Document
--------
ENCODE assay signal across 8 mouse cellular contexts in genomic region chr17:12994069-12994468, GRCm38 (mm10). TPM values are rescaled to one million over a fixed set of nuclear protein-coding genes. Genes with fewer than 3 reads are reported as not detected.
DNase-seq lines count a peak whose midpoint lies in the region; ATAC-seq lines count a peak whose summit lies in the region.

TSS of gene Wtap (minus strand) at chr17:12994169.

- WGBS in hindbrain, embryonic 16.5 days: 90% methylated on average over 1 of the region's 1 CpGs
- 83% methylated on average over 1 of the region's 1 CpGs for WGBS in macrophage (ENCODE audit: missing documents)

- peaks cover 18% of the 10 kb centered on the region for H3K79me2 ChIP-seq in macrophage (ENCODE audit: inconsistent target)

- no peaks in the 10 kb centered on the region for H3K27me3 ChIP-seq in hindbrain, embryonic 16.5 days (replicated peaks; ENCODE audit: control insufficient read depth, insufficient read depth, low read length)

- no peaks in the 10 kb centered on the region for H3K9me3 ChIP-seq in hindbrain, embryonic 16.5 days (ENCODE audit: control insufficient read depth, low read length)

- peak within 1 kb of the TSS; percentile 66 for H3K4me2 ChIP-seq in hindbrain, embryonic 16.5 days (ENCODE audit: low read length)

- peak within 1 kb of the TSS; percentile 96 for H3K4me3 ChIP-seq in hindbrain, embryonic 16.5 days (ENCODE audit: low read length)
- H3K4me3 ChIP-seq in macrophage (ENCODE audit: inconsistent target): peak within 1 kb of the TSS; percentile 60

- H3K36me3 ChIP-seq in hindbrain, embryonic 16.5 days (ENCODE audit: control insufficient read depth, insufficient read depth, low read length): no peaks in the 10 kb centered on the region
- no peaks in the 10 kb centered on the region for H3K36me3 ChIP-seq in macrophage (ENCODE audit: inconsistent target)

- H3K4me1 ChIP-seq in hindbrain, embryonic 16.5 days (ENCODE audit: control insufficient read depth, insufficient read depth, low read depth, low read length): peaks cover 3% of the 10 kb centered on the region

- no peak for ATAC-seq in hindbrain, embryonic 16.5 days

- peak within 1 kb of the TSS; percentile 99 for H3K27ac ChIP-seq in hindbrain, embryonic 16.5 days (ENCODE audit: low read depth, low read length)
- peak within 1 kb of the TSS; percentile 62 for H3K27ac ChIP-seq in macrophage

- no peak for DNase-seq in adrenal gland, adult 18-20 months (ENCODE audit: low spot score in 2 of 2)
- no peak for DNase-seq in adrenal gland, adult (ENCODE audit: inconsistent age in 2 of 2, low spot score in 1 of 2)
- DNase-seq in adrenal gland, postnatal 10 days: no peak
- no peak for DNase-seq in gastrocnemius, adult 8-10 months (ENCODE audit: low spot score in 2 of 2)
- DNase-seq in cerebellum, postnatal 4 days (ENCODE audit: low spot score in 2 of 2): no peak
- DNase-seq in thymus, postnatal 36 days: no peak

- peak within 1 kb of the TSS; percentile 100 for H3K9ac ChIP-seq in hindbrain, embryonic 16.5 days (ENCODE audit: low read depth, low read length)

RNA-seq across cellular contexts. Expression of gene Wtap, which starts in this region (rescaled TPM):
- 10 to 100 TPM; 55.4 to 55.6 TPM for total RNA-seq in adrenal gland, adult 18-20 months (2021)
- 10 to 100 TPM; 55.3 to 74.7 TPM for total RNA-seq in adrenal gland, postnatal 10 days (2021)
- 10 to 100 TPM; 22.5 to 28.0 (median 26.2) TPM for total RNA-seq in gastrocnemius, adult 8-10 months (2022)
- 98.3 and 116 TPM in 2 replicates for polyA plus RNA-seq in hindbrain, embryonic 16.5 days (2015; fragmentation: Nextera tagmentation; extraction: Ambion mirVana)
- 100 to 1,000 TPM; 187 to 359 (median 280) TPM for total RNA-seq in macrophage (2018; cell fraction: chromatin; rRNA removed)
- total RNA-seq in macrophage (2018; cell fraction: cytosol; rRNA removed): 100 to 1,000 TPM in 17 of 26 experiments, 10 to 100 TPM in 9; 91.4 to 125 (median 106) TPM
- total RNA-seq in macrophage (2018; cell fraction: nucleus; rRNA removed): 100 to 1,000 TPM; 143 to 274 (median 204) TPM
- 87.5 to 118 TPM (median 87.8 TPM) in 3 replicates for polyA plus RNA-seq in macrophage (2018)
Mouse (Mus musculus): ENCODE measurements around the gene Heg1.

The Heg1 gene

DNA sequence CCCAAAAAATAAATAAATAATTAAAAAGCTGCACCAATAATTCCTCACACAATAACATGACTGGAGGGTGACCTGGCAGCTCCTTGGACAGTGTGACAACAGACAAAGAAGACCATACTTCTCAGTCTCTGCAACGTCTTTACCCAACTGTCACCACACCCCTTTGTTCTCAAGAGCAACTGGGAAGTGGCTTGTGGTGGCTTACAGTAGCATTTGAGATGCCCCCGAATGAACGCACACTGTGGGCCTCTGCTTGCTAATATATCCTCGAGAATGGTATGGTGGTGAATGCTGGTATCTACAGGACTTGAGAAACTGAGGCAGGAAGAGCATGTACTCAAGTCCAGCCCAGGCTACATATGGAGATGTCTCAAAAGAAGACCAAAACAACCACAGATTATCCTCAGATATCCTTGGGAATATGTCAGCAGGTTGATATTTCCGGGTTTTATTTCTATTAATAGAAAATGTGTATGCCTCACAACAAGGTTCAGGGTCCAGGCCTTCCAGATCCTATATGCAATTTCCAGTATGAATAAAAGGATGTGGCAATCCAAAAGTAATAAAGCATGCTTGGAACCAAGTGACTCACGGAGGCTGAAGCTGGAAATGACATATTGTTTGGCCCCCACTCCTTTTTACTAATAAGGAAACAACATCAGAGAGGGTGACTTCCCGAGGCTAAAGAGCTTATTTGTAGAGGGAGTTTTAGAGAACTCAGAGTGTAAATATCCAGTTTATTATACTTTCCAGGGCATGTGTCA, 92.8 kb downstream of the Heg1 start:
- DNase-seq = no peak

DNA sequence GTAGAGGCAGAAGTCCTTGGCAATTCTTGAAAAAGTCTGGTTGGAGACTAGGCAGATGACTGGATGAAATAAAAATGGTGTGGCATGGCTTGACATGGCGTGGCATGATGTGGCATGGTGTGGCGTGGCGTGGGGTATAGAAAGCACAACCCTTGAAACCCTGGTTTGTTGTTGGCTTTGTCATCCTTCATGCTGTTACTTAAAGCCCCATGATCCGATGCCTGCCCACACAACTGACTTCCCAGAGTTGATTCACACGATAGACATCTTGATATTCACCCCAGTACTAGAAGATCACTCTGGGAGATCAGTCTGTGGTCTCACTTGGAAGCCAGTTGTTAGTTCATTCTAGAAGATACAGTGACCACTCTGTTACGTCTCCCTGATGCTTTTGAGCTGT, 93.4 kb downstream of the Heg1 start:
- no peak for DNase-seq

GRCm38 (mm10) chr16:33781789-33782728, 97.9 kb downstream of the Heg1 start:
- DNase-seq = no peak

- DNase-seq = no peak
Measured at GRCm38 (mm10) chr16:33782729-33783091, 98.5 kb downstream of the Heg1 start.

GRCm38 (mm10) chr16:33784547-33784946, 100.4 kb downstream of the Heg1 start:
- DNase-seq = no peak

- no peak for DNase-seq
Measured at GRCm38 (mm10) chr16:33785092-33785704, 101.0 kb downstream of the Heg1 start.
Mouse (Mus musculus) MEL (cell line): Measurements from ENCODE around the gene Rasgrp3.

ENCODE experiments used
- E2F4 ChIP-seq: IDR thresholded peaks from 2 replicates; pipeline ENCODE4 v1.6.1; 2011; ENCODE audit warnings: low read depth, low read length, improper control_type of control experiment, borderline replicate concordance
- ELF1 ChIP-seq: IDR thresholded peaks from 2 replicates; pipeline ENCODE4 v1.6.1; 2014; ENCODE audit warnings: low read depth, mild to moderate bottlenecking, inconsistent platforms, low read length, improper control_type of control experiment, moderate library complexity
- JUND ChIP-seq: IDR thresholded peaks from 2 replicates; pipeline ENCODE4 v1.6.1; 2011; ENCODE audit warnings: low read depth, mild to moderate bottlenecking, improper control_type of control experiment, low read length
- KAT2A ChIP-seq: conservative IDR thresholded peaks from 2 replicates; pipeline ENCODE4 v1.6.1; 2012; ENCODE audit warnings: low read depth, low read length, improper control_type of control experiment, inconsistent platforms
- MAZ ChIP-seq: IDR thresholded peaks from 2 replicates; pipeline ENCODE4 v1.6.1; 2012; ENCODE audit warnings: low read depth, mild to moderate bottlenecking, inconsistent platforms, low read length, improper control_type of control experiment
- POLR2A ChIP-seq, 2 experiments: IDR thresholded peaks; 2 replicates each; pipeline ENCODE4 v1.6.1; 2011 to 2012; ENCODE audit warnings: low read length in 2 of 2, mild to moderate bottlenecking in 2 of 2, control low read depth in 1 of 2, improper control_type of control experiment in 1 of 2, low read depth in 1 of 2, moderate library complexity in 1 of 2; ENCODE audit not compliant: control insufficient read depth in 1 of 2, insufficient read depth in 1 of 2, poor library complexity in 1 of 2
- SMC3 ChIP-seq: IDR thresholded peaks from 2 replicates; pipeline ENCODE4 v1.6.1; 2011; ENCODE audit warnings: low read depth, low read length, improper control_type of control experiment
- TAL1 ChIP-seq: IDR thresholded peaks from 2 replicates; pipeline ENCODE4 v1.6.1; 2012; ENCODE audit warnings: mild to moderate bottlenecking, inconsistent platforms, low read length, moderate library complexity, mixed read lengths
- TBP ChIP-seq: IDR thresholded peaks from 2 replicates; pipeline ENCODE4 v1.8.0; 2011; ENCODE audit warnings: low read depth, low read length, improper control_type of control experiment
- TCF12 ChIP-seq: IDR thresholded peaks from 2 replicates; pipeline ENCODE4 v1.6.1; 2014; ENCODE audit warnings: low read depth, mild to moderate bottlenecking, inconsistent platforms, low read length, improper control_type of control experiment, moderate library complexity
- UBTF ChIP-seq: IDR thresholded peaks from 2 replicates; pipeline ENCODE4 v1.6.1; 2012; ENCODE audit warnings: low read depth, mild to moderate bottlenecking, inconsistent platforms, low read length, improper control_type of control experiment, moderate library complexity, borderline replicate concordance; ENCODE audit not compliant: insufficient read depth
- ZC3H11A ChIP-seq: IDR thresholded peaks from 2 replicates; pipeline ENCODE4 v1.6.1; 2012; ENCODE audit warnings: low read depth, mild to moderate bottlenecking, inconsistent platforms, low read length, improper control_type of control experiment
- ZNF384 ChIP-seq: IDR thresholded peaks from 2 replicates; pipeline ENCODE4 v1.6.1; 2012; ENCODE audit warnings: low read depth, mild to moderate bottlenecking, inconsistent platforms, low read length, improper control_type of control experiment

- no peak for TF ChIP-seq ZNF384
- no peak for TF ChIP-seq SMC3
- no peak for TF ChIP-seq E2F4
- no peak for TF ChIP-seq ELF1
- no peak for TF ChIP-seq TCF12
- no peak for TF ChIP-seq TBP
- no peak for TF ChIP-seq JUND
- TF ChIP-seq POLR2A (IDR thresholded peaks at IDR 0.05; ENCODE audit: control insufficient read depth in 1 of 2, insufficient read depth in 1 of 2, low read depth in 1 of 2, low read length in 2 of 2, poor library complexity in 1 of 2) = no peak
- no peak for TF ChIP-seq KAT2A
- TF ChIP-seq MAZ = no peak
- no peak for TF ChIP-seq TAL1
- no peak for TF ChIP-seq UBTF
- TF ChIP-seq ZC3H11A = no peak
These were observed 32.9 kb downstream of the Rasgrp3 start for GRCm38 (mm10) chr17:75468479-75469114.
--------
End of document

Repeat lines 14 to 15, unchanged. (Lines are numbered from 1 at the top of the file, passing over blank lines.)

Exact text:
- H3K4me1 ChIP-seq in hindbrain, embryonic 16.5 days (ENCODE audit: control insufficient read depth, insufficient read depth, low read depth, low read length): peaks cover 3% of the 10 kb centered on the region

- no peak for ATAC-seq in hindbrain, embryonic 16.5 days